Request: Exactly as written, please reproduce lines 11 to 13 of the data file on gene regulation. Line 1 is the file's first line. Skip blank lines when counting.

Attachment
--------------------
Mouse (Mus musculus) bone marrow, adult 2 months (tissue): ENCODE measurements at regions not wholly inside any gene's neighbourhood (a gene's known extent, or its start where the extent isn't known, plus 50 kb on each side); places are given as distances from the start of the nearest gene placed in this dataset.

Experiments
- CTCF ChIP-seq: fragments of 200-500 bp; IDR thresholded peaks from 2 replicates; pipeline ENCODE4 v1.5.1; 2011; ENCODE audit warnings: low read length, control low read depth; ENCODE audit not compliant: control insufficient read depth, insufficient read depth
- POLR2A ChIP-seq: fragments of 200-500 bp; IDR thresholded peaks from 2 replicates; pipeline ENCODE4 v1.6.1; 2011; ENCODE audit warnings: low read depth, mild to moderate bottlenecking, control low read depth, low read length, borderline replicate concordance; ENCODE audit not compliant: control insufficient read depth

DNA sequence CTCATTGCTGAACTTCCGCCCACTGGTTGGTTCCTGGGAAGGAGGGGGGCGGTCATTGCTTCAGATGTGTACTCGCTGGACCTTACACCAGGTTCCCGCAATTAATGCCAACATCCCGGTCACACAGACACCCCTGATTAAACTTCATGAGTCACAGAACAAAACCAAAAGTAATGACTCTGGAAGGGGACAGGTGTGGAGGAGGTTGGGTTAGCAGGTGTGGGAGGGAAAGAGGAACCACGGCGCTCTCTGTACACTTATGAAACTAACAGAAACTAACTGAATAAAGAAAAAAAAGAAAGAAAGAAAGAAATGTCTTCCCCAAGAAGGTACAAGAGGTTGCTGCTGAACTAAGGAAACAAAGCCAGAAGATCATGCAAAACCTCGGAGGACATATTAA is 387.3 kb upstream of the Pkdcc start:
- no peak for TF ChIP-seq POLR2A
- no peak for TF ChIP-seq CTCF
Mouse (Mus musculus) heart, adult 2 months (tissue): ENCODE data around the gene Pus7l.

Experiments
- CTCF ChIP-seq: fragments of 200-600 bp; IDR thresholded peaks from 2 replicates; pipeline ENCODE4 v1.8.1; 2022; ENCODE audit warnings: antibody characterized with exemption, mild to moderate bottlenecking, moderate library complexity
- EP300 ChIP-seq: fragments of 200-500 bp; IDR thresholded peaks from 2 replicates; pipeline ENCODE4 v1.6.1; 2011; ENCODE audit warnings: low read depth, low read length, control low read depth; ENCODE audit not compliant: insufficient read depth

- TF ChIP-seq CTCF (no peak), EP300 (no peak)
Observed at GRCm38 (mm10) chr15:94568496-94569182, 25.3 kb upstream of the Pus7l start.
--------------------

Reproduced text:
- EP300 ChIP-seq: fragments of 200-500 bp; IDR thresholded peaks from 2 replicates; pipeline ENCODE4 v1.6.1; 2011; ENCODE audit warnings: low read depth, low read length, control low read depth; ENCODE audit not compliant: insufficient read depth

- TF ChIP-seq CTCF (no peak), EP300 (no peak)
Observed at GRCm38 (mm10) chr15:94568496-94569182, 25.3 kb upstream of the Pus7l start.